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Dr. John Weinstein

“We see patients in waiting rooms and in the hallways every day. This contact, plus my friends and family who’ve suffered from cancer, provide all the motivation I need to come in early and stay late.”


John Weinstein, M.D., Ph.D., professor and chair of the Department of Bioinformatics and Computational Biology at MD Anderson, used to be a self-described “bi-coastal snob” who couldn’t imagine moving to Texas.

But that was before he discovered what a great place Houston is to live.  And that was before he was offered the opportunity to build the program he now heads, a major component in the institution’s mission of ‘personalizing’ cancer treatment.

“The combined research by laboratory scientists, clinicians, bioinformaticists and biostatisticians at MD Anderson constitutes an engine for progress against cancer that is simply unmatched anywhere in the world,” he says.

A renowned scholar, investigator and inventor, Weinstein spent more than three decades at the National Cancer Institute. He has been first author on 11 publications in the prestigious journal Science and has been cited as a pioneer of postgenomic biology.

Often, one of the most difficult and time-consuming parts of scientific breakthroughs is analysis of the data. As scientists move closer to understanding the molecular basis of cancer, the role of bioinformatics in analysis and biological interpretation is crucial.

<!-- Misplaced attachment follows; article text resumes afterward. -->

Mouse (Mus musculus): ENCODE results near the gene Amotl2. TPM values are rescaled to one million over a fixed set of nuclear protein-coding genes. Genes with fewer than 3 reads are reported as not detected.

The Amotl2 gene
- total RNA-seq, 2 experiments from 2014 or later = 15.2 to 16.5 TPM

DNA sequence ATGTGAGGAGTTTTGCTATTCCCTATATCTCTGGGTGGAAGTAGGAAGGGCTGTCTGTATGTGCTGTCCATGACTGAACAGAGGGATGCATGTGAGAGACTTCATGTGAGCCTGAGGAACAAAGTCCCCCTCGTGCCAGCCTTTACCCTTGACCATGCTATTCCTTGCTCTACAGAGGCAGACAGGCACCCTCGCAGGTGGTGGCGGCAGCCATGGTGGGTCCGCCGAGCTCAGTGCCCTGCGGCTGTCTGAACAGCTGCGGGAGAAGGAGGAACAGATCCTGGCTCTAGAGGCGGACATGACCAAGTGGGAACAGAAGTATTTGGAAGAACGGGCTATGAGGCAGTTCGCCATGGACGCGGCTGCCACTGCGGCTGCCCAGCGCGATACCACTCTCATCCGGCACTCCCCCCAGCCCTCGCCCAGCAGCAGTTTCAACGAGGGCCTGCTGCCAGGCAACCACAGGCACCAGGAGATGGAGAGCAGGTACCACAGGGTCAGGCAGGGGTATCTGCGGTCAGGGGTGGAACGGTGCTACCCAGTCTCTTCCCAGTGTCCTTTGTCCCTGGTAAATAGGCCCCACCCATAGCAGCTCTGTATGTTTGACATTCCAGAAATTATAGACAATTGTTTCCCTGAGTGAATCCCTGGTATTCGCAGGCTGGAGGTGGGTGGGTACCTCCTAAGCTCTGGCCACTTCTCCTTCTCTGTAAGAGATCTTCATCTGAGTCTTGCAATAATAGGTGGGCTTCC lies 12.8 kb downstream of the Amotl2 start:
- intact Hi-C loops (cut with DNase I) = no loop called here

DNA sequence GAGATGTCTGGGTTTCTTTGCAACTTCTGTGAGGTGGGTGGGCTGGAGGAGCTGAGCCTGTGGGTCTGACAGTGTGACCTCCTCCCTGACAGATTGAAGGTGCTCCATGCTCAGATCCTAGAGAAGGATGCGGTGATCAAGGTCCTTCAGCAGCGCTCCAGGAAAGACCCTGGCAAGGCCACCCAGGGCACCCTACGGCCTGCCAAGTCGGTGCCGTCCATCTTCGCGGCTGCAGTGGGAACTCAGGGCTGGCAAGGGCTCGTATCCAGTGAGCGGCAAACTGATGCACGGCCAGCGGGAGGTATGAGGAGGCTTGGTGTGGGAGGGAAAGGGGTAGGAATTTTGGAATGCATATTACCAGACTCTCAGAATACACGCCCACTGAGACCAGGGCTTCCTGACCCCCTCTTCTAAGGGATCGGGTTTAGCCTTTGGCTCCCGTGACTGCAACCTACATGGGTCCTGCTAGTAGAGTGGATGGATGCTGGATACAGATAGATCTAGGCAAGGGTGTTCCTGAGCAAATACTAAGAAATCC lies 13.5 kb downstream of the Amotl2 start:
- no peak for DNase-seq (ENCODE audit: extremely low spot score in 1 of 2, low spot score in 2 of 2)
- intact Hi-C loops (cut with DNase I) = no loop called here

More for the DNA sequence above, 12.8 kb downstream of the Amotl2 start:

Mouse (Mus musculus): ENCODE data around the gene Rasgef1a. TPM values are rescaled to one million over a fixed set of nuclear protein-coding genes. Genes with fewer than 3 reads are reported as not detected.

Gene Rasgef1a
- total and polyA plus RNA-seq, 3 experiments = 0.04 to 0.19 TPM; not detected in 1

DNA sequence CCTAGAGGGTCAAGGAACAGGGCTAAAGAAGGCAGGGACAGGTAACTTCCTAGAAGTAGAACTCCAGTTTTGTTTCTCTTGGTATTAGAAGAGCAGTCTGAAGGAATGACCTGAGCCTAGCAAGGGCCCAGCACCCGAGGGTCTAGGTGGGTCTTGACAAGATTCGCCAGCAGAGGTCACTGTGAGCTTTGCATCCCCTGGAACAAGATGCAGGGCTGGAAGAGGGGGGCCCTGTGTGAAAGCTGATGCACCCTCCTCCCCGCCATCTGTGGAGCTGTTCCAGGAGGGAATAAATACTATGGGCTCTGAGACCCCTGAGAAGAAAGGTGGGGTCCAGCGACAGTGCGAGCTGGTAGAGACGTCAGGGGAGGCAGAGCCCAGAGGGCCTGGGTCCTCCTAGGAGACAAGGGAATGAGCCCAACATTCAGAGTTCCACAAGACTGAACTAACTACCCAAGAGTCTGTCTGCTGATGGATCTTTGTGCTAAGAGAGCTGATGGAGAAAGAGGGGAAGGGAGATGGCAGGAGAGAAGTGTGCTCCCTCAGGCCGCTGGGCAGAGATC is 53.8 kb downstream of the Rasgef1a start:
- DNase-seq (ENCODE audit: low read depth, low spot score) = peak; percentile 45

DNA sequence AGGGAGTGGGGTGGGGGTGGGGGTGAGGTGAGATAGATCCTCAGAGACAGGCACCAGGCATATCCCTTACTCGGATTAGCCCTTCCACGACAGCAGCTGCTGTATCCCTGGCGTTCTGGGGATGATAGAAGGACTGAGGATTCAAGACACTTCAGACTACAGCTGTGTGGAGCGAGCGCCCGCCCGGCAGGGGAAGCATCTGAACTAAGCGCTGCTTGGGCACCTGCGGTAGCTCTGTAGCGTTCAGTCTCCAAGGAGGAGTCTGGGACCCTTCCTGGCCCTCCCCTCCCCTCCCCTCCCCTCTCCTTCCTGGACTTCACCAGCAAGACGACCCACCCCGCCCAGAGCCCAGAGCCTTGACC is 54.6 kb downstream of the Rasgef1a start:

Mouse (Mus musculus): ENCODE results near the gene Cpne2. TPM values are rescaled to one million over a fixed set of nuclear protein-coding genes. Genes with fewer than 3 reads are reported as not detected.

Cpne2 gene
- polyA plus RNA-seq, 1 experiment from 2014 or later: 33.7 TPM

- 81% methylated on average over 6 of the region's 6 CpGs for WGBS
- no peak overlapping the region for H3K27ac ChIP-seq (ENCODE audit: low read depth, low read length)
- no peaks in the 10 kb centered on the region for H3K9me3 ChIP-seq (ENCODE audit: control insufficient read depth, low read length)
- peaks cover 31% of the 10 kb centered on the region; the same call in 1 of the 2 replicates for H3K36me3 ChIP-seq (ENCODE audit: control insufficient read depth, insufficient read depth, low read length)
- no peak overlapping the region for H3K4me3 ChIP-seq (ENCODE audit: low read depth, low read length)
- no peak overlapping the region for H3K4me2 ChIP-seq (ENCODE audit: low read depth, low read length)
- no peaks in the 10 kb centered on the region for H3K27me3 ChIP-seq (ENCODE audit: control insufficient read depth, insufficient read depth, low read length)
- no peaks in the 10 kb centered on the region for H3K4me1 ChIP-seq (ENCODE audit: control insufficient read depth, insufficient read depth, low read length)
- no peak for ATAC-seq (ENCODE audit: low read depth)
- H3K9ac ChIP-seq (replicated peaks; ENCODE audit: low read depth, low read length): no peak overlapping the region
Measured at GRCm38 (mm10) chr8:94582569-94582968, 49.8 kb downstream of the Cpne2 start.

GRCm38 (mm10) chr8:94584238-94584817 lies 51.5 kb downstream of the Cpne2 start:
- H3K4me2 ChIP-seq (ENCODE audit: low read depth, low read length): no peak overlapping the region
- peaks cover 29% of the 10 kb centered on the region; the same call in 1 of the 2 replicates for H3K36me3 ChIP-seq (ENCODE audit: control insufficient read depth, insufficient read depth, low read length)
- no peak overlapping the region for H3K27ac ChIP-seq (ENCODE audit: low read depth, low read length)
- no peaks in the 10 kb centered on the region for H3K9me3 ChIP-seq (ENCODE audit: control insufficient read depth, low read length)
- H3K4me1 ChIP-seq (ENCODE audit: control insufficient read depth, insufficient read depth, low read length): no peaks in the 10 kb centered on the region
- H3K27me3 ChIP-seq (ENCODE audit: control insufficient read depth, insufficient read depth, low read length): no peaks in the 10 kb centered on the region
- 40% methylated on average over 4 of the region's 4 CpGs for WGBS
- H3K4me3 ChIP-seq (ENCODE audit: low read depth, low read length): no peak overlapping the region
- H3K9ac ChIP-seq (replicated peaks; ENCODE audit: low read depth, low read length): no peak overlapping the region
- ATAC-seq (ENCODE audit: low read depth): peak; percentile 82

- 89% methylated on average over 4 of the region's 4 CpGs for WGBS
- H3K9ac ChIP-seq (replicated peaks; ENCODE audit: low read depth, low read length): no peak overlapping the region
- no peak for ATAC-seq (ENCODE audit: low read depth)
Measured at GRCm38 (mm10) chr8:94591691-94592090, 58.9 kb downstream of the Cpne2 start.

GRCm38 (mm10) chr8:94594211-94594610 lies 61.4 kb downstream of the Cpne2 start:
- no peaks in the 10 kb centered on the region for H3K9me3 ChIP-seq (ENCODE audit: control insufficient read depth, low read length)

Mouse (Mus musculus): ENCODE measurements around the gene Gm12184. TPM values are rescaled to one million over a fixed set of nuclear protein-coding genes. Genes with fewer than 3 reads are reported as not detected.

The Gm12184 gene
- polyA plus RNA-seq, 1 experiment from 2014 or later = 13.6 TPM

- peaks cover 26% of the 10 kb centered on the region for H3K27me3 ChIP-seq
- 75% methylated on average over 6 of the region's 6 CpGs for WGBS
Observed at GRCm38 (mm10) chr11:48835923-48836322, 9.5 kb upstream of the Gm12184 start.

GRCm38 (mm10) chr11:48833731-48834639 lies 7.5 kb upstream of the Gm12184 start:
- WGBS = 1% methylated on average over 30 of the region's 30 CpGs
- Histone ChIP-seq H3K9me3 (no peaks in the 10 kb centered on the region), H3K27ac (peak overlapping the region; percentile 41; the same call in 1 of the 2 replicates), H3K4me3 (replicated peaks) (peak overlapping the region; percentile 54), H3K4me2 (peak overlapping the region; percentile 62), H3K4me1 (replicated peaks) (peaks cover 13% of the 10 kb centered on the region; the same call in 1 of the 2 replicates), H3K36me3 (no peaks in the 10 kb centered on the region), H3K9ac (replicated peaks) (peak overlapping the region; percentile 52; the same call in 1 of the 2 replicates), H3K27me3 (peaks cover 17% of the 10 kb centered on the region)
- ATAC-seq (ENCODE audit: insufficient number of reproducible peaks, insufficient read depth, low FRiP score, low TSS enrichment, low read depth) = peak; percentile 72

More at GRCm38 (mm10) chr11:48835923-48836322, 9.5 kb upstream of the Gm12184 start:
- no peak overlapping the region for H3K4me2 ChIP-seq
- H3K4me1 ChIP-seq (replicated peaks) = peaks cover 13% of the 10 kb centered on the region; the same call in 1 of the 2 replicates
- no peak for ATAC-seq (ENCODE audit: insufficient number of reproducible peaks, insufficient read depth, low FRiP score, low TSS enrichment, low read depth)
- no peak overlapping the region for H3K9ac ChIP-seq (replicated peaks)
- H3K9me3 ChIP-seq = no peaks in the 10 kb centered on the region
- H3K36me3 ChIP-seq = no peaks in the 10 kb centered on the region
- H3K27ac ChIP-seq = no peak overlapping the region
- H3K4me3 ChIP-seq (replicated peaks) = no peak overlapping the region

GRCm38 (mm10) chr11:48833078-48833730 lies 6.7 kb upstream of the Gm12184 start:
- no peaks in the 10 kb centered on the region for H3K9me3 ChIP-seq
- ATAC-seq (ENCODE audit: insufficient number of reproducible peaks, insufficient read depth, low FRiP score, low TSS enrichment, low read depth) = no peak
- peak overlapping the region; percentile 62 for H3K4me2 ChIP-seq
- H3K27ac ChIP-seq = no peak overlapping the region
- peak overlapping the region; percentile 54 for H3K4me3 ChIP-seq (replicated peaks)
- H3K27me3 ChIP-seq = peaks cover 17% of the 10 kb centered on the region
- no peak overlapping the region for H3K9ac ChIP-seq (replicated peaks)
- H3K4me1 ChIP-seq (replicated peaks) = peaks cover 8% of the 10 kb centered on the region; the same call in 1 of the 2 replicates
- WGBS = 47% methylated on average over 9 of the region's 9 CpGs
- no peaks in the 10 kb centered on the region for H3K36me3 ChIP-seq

Better understanding will help tailor cancer treatment to specific cancer molecules, making treatment more effective and lowering the risk of side effects.

“For the first time in the history of cancer research, it’s easier to generate millions of data points on the molecules in tumors than to analyze or interpret them,” Weinstein says. “We are experiencing a true data tsunami and trying the best we can to cope with the deluge.”

Although he works in lab, Weinstein never forgets patients are the real focus of his research. “We see patients in waiting rooms and in the hallways every day,” he says. “This contact, plus my friends and family who’ve suffered from cancer, provide all the motivation I need to come in early and stay late.”


© 2014 The University of Texas MD Anderson Cancer Center